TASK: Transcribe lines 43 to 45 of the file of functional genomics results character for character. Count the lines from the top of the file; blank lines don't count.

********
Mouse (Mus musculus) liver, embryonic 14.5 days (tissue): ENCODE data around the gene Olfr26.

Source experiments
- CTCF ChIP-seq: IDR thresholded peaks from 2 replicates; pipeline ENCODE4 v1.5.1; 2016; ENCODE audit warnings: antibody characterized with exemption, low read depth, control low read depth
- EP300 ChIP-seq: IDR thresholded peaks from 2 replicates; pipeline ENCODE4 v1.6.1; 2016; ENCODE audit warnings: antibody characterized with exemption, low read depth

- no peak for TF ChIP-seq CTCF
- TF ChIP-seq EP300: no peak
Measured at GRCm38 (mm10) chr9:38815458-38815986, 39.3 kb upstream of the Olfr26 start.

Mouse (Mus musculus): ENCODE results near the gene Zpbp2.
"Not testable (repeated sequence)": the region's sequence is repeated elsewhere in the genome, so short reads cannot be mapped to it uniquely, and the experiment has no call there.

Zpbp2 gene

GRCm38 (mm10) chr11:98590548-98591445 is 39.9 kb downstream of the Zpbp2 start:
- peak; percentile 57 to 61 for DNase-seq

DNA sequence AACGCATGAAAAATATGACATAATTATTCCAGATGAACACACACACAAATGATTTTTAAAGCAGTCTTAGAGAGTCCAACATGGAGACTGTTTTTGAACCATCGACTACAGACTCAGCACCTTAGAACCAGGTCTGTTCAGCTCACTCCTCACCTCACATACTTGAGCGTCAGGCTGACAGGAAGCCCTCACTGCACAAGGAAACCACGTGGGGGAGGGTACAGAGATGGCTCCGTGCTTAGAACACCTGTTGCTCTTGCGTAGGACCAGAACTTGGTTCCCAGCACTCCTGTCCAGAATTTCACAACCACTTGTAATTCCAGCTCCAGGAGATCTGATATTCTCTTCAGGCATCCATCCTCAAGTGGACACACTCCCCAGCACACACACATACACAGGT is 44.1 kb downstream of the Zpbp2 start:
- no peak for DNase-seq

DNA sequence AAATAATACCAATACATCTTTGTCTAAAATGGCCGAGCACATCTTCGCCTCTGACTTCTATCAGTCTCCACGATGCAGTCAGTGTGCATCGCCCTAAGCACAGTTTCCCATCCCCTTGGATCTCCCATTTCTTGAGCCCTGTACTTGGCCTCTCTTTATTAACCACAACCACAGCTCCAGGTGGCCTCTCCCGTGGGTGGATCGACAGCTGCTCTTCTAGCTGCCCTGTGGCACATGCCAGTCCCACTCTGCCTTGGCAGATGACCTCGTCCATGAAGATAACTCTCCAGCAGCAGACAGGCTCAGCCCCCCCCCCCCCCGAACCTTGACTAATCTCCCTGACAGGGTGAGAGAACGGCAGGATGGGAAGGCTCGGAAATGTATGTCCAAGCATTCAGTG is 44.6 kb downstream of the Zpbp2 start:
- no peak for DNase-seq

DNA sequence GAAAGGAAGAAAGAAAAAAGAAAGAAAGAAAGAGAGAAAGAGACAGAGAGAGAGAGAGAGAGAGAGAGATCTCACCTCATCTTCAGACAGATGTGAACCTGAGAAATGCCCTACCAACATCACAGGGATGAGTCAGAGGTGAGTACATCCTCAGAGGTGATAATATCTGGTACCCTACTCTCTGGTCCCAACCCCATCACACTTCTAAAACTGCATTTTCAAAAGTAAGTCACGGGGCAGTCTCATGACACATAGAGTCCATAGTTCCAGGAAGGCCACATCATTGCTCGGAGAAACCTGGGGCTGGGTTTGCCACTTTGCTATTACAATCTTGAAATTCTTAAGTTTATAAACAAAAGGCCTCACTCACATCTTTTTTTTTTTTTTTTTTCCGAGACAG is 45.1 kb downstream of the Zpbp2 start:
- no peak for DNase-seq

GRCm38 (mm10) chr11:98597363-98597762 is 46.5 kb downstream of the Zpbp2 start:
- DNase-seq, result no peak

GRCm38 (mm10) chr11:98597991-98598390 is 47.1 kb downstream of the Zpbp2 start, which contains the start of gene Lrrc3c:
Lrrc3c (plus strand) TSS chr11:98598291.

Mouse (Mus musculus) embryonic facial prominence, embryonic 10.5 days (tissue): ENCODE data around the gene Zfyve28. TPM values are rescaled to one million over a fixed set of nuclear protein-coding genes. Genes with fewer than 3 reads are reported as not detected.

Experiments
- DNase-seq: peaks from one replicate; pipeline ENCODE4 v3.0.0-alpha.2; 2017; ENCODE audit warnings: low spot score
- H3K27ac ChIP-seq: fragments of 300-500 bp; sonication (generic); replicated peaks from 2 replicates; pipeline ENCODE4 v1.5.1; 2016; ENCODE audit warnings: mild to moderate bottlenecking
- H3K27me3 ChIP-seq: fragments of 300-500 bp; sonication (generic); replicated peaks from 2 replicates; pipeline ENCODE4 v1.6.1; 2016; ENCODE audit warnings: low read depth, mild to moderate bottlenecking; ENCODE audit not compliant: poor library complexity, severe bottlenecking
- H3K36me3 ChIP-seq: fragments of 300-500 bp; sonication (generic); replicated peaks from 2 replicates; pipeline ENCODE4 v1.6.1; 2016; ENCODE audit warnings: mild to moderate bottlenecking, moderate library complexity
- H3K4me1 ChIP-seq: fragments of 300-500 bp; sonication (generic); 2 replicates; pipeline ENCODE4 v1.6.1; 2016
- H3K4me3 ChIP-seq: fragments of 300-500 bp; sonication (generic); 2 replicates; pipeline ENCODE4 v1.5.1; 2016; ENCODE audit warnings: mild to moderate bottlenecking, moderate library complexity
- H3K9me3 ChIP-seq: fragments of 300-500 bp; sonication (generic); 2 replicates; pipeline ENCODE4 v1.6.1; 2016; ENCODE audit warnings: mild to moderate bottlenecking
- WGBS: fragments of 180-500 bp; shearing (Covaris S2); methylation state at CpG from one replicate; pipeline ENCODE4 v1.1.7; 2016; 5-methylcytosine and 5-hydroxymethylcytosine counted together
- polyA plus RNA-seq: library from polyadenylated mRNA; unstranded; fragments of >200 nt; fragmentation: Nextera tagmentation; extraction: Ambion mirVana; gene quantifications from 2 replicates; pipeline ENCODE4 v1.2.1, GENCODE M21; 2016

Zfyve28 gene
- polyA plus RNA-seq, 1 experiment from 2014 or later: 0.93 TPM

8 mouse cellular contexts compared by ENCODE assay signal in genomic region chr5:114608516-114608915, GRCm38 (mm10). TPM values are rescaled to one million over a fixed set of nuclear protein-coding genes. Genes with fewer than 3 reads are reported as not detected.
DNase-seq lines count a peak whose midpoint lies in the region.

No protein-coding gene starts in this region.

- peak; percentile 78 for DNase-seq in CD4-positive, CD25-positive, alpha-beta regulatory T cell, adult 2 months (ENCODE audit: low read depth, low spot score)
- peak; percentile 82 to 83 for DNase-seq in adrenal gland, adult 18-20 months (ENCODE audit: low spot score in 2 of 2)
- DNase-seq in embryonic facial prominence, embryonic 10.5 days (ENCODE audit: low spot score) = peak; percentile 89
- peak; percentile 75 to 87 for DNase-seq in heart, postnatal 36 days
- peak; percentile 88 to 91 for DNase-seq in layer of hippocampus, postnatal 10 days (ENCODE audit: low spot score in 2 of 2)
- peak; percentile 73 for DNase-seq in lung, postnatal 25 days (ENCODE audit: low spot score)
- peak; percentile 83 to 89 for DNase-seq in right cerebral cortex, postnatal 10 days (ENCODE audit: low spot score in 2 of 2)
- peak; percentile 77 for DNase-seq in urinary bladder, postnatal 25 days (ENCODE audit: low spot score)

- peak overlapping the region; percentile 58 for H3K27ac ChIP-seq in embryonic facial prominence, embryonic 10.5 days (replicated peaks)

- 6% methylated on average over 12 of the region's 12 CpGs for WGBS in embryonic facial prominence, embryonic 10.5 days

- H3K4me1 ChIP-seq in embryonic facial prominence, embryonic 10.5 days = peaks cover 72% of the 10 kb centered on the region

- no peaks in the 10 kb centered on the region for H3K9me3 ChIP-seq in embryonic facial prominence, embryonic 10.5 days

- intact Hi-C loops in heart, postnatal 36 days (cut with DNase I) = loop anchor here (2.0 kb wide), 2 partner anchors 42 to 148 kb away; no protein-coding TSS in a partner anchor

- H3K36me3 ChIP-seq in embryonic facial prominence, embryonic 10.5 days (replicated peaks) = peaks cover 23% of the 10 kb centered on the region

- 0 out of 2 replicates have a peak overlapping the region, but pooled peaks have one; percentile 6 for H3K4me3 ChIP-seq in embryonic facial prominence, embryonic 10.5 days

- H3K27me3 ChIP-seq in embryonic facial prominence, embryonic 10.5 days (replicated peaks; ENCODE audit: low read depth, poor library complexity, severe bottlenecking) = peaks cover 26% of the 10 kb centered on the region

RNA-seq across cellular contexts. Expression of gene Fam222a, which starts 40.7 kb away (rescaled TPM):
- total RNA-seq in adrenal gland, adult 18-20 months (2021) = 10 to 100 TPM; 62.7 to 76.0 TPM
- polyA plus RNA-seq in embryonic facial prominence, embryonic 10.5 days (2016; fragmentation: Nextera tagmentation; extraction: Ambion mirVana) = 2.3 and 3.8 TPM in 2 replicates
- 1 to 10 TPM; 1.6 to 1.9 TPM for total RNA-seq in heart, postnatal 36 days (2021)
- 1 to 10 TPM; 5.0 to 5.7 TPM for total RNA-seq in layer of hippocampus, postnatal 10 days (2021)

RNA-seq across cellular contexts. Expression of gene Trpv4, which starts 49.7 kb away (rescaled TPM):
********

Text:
- peak; percentile 88 to 91 for DNase-seq in layer of hippocampus, postnatal 10 days (ENCODE audit: low spot score in 2 of 2)
- peak; percentile 73 for DNase-seq in lung, postnatal 25 days (ENCODE audit: low spot score)
- peak; percentile 83 to 89 for DNase-seq in right cerebral cortex, postnatal 10 days (ENCODE audit: low spot score in 2 of 2)